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mammary apocrine carcinoma

Wednesday 18 May 2016

apocrine breast carcinoma; apocrine carcinoma of the breast


Apocrine carcinomas comprise ∼1% of all breast cancers and are characterized by large cells bearing abundant eosinophilic granular cytoplasm, round nuclei, and prominent nucleoli.

They are typically estrogen receptor/progesterone receptor/HER2 negative, making them unresponsive to typical hormonal or HER2-based chemotherapy.


-  1% of all breast cancers
- androgen receptor +


By gross appearance apocrine breast tumors are generally indistinguishable from other invasive breast carcinomas.


When examined by a microscope apocrine breast tumors usually appear as sheets, cords, and sometimes tubules of neoplastic cells. The most obvious cytological features of apocrine carcinoma are large amounts of eosinophilic, granular cytoplasm ( containing particles or grains, which stain more easily), tumor cells with well-defined margins, and large vesicular nuclei which are often round or oval. The nucleus to cytoplasm ratio is about 1:2. Apocrine carcinoma cells frequently reveal ‘apocrine snouts’. These ‘snouts’ are actually accumulations of secreted granules in the apical cytoplasm ( the cytoplasm around the top or free-end of the cell, spilling into the lumen of the breast ducts), that is clearly revealed by staining dyes.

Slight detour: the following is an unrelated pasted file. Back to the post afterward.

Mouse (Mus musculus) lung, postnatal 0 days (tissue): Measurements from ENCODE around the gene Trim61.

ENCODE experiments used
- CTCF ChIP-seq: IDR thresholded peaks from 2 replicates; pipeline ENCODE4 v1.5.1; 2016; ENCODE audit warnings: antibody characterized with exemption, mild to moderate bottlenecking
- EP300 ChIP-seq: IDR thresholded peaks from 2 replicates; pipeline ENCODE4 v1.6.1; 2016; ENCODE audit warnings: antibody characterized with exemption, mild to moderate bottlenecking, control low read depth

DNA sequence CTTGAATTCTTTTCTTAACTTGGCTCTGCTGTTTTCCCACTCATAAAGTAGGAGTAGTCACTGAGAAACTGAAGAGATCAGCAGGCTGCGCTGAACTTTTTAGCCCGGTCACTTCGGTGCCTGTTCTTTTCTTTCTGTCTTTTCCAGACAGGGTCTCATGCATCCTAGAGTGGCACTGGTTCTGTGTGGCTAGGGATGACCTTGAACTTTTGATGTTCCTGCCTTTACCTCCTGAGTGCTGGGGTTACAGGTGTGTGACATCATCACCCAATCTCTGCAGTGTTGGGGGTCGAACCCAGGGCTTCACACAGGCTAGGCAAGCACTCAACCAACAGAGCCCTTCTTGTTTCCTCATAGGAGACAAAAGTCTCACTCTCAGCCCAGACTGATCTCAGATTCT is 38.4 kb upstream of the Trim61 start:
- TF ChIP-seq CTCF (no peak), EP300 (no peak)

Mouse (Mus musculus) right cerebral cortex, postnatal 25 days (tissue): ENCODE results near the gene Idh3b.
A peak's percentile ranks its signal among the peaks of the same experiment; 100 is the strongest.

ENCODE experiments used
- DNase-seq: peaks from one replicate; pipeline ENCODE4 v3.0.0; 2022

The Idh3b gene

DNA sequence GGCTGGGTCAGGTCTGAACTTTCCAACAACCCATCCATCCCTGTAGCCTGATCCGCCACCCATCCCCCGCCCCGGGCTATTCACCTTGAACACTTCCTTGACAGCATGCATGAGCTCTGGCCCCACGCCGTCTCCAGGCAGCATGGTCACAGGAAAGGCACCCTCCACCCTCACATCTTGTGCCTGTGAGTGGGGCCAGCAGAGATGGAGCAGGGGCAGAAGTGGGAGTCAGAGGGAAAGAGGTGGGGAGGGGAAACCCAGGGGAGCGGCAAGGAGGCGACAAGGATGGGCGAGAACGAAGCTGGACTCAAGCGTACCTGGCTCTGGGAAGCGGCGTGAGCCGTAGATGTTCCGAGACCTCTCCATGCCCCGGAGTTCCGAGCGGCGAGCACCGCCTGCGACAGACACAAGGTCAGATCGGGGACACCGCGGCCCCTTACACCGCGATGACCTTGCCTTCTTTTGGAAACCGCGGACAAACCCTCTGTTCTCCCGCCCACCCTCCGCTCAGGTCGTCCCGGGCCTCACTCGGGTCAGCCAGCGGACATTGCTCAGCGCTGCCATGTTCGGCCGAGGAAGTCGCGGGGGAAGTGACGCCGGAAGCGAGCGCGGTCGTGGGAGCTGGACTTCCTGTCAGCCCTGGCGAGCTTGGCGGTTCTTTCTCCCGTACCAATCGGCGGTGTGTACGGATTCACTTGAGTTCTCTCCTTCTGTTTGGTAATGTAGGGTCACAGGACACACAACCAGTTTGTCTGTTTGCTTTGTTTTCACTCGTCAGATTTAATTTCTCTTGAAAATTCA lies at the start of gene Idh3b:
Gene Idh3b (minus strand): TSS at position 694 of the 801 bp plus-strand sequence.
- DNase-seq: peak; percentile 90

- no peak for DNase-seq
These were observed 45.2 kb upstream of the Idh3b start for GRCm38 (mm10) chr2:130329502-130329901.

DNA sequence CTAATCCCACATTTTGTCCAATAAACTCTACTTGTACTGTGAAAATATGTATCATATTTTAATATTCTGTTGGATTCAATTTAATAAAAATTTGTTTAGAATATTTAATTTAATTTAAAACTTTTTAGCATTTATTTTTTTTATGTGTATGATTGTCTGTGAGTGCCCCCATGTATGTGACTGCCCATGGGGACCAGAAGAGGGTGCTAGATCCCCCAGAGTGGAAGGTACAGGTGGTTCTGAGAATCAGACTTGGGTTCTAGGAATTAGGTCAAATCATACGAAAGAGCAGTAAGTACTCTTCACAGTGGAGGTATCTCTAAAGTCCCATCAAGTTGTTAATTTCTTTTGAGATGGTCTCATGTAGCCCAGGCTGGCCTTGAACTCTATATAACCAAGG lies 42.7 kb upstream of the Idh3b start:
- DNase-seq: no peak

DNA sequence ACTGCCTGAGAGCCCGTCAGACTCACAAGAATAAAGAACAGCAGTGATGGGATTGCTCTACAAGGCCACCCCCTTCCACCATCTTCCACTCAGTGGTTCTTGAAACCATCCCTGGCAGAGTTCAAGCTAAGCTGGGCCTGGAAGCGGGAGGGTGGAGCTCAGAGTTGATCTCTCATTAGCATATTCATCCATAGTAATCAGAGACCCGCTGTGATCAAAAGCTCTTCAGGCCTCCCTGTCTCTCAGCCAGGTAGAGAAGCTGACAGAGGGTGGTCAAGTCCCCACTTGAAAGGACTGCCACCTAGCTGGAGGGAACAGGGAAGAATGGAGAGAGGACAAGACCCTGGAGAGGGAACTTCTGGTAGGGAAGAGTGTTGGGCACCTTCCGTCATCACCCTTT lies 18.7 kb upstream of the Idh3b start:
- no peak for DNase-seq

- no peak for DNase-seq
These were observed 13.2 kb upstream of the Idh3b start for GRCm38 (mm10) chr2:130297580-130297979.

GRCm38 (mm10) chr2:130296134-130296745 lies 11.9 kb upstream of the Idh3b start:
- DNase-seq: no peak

- mammary apocrine carcinoma

- Wikimedia


Apocrine carcinomas tend to test negative for estrogen and progesterone receptors, but there is quite a wide variability for both hormones. Apocrine tumors have been shown to be HER-2 positive about 50% of the time, and breast cancers quite commonly test positive for androgen receptors, between 55 and 100% of the time.

- androgen receptor

  • However, this subtype of triple-negative breast cancers expresses androgen receptor (AR), a feature not shared by most nonapocrine triple-negative cancers (NA-TNCs).
  • AR therefore represents a potential diagnostic tool and therapeutic target for apocrine breast carcinoma.

Differential diagnosis

A diagnosis of apocrine breast carcinoma is made only after careful differentiation for other common, benign breast diseases with apocrine cell involvement. A suspected apocrine carcinoma is commonly revealed to be Apocrine Metaplasia (ACMA), a condition which quite common in younger, premenopausal women. It is a bit of a controversial issue, but there is no proven relationship between apocrine metaplasia and subsequent development of apocrine carcinoma.

See also

- mammary carcinomas
- apocrine carcinomas